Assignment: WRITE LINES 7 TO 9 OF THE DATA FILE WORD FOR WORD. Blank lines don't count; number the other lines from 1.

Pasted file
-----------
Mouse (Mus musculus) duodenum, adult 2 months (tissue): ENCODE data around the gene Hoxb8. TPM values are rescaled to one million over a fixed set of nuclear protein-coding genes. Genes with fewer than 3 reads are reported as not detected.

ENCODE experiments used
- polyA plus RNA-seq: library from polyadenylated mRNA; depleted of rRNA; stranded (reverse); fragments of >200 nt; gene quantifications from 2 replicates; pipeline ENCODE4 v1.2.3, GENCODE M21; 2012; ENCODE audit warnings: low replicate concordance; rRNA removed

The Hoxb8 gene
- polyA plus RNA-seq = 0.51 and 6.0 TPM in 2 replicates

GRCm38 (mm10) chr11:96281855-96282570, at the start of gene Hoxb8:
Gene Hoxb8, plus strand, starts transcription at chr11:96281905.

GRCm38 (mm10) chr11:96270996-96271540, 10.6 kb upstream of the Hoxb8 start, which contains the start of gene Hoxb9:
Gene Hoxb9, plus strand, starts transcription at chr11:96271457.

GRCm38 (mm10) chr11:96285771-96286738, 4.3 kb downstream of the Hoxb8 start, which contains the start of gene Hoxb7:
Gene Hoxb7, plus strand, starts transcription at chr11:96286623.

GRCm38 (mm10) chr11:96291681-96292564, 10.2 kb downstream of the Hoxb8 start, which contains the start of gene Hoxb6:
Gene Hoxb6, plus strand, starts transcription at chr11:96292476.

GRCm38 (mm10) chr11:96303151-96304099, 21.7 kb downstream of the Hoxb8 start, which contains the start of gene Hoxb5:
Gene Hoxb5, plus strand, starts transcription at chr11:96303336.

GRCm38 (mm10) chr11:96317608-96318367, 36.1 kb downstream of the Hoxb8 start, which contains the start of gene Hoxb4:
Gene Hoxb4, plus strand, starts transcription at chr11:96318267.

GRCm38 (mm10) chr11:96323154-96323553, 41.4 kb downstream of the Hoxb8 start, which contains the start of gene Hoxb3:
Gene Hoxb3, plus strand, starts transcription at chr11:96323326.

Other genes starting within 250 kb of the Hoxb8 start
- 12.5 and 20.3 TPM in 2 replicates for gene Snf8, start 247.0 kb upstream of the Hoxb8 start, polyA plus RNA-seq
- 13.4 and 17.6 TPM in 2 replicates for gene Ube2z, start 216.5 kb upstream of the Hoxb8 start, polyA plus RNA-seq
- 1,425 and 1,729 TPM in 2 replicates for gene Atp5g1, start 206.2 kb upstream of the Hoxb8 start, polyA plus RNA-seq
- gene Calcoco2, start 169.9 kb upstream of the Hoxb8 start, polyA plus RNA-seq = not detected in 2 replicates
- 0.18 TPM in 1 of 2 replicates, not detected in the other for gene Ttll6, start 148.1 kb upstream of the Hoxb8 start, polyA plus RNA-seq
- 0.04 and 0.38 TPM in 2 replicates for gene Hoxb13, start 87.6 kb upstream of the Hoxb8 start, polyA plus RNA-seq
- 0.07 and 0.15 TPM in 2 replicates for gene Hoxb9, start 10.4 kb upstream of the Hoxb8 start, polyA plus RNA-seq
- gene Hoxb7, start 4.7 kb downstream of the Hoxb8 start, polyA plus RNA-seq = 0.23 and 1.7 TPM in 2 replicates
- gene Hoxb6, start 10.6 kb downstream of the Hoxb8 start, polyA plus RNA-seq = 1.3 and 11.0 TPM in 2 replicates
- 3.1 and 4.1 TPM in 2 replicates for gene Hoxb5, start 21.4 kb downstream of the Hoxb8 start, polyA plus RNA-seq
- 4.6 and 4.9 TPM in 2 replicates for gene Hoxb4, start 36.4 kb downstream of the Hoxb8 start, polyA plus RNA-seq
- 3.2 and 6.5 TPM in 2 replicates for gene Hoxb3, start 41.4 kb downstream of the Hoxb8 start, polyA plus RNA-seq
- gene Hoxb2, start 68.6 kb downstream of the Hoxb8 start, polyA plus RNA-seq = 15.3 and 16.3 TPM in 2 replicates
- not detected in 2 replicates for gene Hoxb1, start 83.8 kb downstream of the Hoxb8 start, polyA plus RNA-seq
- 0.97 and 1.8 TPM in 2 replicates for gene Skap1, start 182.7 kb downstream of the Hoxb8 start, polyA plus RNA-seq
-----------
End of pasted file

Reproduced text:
Gene Hoxb8, plus strand, starts transcription at chr11:96281905.

GRCm38 (mm10) chr11:96270996-96271540, 10.6 kb upstream of the Hoxb8 start, which contains the start of gene Hoxb9:
Gene Hoxb9, plus strand, starts transcription at chr11:96271457.